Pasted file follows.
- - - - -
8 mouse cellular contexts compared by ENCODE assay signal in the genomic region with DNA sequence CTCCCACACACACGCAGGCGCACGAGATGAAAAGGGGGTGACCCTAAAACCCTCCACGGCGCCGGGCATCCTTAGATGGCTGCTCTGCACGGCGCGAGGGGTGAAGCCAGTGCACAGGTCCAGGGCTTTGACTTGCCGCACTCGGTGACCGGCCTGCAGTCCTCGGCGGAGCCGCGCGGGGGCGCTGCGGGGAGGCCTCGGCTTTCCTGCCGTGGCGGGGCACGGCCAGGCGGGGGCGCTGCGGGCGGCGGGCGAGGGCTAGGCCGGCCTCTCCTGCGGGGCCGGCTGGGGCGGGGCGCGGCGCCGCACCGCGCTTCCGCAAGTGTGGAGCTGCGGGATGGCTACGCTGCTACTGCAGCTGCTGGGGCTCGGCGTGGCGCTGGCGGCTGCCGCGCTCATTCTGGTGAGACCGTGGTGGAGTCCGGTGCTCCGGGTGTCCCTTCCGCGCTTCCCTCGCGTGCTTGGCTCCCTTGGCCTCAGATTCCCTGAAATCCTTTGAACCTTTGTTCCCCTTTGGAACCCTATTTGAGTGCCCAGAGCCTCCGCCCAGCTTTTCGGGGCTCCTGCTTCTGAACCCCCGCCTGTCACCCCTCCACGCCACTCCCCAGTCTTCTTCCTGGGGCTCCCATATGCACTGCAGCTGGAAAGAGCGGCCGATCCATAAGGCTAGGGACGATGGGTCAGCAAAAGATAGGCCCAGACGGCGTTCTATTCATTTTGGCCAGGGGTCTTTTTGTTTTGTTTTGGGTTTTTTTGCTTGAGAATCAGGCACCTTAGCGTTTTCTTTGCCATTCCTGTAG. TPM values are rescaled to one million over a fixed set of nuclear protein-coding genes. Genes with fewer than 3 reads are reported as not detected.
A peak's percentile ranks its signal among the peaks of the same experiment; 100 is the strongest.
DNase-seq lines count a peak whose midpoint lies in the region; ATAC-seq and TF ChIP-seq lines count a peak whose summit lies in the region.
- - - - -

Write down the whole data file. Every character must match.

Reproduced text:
8 mouse cellular contexts compared by ENCODE assay signal in the genomic region with DNA sequence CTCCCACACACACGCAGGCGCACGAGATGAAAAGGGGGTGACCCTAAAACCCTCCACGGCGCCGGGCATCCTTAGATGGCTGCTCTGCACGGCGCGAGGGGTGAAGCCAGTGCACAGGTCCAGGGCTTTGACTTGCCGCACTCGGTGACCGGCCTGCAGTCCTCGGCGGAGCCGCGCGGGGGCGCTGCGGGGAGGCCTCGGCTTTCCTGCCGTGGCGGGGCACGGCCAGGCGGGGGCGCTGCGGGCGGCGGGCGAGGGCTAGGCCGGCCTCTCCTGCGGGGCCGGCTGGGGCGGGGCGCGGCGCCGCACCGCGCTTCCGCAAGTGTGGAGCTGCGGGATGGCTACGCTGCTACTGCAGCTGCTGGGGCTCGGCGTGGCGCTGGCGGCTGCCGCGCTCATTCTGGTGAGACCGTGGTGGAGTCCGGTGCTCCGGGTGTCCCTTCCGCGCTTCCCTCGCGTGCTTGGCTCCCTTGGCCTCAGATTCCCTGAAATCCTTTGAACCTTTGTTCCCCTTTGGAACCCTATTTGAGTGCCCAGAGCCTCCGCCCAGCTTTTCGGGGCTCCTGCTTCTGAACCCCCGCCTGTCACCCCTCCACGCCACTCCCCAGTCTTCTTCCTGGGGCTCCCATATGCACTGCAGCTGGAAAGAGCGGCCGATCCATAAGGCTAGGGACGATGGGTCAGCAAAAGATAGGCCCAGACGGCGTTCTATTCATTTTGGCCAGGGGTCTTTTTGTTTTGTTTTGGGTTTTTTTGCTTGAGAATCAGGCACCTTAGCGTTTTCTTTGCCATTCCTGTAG. TPM values are rescaled to one million over a fixed set of nuclear protein-coding genes. Genes with fewer than 3 reads are reported as not detected.
A peak's percentile ranks its signal among the peaks of the same experiment; 100 is the strongest.
DNase-seq lines count a peak whose midpoint lies in the region; ATAC-seq and TF ChIP-seq lines count a peak whose summit lies in the region.